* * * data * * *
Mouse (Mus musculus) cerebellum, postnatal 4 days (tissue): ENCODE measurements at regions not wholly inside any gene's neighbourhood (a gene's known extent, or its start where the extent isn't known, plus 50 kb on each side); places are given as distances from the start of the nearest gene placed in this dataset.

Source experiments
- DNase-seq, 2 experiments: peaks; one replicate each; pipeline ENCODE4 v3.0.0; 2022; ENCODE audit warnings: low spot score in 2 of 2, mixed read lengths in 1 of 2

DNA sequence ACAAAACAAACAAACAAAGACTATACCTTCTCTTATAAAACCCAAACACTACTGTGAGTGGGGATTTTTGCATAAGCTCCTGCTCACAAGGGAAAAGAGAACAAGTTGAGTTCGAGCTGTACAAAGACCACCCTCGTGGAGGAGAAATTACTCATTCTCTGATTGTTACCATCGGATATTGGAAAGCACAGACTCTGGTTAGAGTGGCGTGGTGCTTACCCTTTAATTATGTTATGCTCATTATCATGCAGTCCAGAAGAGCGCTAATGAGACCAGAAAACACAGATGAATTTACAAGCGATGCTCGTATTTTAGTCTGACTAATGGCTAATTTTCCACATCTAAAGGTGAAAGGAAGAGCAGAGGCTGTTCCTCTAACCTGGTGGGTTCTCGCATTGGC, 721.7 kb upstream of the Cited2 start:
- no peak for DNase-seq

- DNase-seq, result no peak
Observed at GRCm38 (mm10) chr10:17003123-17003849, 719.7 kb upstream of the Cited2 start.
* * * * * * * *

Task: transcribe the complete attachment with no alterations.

Mouse (Mus musculus) cerebellum, postnatal 4 days (tissue): ENCODE measurements at regions not wholly inside any gene's neighbourhood (a gene's known extent, or its start where the extent isn't known, plus 50 kb on each side); places are given as distances from the start of the nearest gene placed in this dataset.

Source experiments
- DNase-seq, 2 experiments: peaks; one replicate each; pipeline ENCODE4 v3.0.0; 2022; ENCODE audit warnings: low spot score in 2 of 2, mixed read lengths in 1 of 2

DNA sequence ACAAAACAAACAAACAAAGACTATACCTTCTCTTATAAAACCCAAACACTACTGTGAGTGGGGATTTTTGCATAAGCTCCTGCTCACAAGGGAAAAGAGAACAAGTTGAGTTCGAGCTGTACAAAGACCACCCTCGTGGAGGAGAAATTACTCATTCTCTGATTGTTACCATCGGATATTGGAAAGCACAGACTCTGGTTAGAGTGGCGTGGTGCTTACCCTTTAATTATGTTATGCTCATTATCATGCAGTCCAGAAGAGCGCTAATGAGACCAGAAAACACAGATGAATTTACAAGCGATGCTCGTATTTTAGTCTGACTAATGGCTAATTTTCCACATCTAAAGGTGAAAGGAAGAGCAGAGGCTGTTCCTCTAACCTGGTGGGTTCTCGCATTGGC, 721.7 kb upstream of the Cited2 start:
- no peak for DNase-seq

- DNase-seq, result no peak
Observed at GRCm38 (mm10) chr10:17003123-17003849, 719.7 kb upstream of the Cited2 start.